You have heard of the pericardium but may not know exactly what or where it is in the body or how it functions.
The pericardium is a double-walled sac, sort of like a balloon inside another balloon. It holds the heart and the great vessels. Between these layers is a small amount of fluid that serves as a lubricant and a shock absorber. In some situations the pericardial sac can accumulate excess amounts of fluid that can restrict the natural contractions of the heart. Excess accumulation of pericardial fluid can put pressure on the heart preventing it from filling properly -- causing poor heart function1.
Causes of accumulation
There are several causes of pericardial fluid accumulation or effusion. Infections, inflammatory and immune mediated diseases, trauma and cancer can all result in fluid formation and accumulation.
In dogs, although relatively uncommon, the most frequent cause is cancer often in the form of Hemangiosarcomas. This is an extremely aggressive tumor and without chemotherapy the survival time is about three months.
In the case of aortic body tumors or mesotheliomas the growth rate is less aggressive and control of the pericardial effusion can be attempted by surgically removing part of the outer pericardium thus creating a drain for the fluid.
Clinical signs of effusion
The clinical signs of pericardial effusion are a result of compression of the heart. Clinical signs can vary greatly and may depend on the rate of development of the effusion. Sudden onset can result in weakness and even collapse. Gradual onset can result in abdominal distension, fluid accumulation and exercise intolerance.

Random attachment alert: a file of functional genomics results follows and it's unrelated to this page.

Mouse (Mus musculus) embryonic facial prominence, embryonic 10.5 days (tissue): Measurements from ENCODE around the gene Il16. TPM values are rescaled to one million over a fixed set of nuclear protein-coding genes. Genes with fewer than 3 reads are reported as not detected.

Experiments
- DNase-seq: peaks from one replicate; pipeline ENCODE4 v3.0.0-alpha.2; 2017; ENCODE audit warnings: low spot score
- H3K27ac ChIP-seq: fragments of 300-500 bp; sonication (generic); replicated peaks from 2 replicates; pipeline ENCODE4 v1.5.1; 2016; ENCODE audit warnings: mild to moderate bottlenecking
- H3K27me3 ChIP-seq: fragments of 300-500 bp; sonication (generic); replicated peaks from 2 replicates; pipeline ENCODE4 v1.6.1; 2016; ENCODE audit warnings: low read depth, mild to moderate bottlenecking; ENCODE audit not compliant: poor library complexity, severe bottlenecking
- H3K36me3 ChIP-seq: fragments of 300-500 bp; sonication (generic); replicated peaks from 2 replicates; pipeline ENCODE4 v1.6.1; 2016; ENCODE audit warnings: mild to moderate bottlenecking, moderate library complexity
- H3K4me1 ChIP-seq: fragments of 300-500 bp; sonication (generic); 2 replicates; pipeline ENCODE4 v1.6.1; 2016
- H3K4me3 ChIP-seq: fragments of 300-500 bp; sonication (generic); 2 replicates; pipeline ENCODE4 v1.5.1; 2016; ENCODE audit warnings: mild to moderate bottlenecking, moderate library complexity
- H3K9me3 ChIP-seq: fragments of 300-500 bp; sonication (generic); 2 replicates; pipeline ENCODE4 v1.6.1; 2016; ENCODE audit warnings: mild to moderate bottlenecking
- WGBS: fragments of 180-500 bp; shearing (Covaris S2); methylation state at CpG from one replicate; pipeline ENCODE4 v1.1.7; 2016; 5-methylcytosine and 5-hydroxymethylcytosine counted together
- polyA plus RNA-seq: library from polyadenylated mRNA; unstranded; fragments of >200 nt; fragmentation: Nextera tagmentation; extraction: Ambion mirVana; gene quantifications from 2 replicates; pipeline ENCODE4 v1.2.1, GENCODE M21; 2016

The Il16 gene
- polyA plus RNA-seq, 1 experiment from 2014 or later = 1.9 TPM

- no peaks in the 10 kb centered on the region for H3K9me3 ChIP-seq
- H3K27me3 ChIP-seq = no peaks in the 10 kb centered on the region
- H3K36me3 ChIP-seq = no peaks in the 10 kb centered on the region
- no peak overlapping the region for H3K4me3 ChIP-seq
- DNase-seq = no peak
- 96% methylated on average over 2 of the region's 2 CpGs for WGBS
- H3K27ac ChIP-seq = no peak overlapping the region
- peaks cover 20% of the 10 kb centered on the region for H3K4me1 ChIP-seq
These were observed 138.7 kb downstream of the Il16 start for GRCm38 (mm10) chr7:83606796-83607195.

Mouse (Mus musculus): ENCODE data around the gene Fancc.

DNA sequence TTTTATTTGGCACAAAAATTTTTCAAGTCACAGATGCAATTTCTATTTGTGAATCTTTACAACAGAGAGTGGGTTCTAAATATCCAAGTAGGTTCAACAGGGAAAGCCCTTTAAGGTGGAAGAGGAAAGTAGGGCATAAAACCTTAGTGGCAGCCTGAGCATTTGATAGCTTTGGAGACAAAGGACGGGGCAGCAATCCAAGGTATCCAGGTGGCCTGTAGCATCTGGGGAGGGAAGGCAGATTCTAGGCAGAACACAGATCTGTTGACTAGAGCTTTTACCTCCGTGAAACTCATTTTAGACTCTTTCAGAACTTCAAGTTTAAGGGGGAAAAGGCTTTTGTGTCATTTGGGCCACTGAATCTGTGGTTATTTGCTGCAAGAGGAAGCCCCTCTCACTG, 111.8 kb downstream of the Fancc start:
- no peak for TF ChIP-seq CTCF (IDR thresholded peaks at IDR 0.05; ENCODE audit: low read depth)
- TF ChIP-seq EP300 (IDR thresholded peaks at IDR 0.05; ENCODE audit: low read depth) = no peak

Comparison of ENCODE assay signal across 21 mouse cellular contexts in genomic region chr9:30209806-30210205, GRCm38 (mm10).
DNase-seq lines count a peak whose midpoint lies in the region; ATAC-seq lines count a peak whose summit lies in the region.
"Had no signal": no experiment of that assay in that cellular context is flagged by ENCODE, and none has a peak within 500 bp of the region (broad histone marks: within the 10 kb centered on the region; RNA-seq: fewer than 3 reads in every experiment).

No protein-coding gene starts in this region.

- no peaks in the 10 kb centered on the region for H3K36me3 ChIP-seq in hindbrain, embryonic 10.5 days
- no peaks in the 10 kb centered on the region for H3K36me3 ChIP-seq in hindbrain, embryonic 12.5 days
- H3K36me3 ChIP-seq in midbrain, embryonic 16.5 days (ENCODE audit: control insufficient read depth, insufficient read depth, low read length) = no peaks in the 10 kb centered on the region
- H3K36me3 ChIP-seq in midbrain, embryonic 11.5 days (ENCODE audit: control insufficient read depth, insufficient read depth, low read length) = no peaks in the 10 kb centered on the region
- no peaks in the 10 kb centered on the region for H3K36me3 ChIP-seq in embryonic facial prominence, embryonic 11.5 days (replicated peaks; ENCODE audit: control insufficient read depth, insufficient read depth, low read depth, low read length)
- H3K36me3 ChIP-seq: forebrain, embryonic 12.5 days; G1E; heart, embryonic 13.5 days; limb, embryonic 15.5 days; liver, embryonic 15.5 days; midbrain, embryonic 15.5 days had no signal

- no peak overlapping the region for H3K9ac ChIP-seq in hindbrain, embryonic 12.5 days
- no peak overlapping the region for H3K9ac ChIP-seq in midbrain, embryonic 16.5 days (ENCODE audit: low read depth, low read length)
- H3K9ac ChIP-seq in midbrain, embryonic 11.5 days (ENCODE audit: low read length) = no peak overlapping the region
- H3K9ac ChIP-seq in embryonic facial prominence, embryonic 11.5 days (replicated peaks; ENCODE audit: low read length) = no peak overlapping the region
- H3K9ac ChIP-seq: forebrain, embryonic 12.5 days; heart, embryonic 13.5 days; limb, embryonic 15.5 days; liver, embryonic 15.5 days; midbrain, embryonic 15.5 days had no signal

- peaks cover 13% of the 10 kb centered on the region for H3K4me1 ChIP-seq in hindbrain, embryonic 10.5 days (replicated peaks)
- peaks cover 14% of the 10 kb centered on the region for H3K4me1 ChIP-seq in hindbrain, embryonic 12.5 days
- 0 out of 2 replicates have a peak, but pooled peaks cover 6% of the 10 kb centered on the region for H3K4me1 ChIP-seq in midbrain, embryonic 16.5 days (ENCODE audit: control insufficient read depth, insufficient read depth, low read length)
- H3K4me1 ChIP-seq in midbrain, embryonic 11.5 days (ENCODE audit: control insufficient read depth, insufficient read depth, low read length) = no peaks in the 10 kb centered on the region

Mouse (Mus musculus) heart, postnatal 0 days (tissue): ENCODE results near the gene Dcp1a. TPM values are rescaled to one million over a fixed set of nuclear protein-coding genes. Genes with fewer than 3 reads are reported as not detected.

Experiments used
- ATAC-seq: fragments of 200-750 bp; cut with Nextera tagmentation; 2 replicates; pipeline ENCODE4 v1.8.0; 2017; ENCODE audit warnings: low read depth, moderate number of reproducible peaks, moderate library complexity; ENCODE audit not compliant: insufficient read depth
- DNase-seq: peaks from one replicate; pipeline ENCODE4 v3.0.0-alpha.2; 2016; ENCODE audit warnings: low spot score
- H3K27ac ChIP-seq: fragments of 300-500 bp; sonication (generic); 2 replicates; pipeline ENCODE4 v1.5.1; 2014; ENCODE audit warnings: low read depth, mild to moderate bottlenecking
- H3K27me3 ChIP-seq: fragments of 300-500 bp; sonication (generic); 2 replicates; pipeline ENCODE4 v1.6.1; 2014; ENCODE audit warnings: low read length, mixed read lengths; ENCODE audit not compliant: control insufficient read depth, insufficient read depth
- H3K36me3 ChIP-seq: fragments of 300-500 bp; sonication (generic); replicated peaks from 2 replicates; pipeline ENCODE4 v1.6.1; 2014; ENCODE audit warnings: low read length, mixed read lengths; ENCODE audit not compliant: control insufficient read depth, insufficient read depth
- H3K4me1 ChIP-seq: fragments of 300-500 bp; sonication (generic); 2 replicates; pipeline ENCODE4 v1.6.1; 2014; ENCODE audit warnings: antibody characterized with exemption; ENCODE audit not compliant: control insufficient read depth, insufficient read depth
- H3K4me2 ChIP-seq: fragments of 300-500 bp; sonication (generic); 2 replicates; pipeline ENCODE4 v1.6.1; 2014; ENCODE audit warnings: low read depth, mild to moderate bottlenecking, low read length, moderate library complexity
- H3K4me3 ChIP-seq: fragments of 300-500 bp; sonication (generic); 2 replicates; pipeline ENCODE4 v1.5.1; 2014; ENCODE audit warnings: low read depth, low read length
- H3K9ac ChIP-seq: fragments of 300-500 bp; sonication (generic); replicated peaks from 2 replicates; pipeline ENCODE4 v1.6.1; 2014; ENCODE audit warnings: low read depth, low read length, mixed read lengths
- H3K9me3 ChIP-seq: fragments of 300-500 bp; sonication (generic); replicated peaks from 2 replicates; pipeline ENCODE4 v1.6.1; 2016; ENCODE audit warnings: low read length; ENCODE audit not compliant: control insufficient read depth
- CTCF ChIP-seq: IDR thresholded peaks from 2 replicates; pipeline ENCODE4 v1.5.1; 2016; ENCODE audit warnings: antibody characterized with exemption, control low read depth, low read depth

Diagnosis of effusion
An examination will give an indication that there is pericardial effusion present. The fluid may muffle the heart sounds or dull the intensity of the heartbeat. Radiographs of the chest will indicate enlargement of the heart. Electrocardiograms will reveal small-sized electrical amplitudes. Electrical changes may be seen because of movement of the heart within the pericardial sac. The best means of confirming the presence and diagnosing the cause of pericardial effusion is echocardiography.
Prognosis of effusion
Pericardial effusion is most often caused by a neoplastic process and the prognosis is generally unfavorable. However, partial removal of the pericardium either surgically or endoscopically may result in successful clinical management for some time.
Treatment of effusion
In acute crisis it is advisable to remove the fluid accumulated using a catheter. In most cases, clinical management involves partial removal of the pericardium to allow for drainage of fluid. Surgery is rarely curative. Pericardial effusion associated with hemangiosarcomas should not be treated by pericardectomy since subsequent bleeding episodes can fill the chest cavity resulting in rapid death. These cases are best treated using chemotherapy.
Unfortunately there is no way of predicting or preventing the development of pericardial effusion.
It is important to know that it exists and remember that the vague signs can be very subtle indications simply that “something isn’t right.”
Always consult your veterinarian if changes in the activity and behavior of your dog occur. Click here for more information about your dog's heart, which beats 150,000 times per day!
If you have any questions or concerns, you should always visit or call your veterinarian -- they are your best resource to ensure the health and well-being of your pets.
1. “Pericardial Effusion.” Cleveland Clinic. April 26, 2007.